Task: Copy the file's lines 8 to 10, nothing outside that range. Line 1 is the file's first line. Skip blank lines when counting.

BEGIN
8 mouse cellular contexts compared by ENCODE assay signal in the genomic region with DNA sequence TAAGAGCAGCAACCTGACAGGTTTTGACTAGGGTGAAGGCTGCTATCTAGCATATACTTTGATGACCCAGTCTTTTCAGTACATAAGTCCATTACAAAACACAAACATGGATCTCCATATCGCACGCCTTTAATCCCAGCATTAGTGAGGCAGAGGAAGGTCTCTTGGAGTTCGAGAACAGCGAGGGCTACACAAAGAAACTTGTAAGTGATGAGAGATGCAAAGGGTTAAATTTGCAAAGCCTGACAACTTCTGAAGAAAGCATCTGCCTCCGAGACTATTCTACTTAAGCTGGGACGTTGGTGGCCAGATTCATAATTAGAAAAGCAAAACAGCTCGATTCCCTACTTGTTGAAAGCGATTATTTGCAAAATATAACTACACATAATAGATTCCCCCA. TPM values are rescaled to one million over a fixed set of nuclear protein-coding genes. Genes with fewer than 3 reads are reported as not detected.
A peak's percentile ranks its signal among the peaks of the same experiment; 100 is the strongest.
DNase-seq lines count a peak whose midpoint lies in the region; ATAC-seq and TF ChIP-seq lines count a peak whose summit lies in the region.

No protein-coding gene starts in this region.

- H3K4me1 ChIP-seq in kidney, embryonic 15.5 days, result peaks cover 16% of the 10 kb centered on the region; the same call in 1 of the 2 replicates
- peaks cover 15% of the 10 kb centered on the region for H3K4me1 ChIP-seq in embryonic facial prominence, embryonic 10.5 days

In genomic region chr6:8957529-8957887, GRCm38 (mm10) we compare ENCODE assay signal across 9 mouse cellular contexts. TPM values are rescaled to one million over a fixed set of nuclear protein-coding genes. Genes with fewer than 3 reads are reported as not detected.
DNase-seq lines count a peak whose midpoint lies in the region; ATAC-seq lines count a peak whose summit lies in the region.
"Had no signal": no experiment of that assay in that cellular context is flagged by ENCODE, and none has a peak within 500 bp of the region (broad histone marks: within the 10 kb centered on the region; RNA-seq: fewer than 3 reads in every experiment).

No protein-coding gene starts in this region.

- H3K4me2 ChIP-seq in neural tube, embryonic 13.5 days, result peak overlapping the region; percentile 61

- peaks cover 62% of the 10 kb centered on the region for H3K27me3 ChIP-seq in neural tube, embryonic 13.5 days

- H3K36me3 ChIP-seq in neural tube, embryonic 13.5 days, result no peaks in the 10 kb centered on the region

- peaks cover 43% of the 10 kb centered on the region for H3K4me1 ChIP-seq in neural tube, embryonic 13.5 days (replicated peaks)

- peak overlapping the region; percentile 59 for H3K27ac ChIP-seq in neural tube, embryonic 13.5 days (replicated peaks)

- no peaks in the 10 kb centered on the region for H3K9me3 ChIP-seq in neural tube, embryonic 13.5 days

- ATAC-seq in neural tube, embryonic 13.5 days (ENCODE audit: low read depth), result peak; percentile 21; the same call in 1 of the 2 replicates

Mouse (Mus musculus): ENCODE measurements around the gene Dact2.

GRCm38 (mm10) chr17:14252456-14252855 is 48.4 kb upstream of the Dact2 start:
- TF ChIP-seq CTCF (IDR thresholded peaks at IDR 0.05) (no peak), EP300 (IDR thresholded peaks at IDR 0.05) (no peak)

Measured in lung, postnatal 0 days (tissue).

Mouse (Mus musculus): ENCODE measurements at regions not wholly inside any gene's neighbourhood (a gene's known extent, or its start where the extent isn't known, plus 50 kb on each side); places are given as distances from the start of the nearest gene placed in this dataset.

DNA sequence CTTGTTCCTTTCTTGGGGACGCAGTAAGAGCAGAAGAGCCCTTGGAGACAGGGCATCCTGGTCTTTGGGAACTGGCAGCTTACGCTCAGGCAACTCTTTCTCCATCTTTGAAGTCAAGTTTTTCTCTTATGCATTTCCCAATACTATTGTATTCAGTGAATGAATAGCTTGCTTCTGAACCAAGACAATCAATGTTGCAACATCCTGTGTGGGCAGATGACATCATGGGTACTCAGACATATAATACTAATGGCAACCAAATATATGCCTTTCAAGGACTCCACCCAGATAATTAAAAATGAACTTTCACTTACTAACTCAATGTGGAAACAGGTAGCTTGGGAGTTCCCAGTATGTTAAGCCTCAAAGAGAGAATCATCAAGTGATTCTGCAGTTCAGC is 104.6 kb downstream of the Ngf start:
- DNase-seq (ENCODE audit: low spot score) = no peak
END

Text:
DNase-seq lines count a peak whose midpoint lies in the region; ATAC-seq lines count a peak whose summit lies in the region.
"Had no signal": no experiment of that assay in that cellular context is flagged by ENCODE, and none has a peak within 500 bp of the region (broad histone marks: within the 10 kb centered on the region; RNA-seq: fewer than 3 reads in every experiment).

No protein-coding gene starts in this region.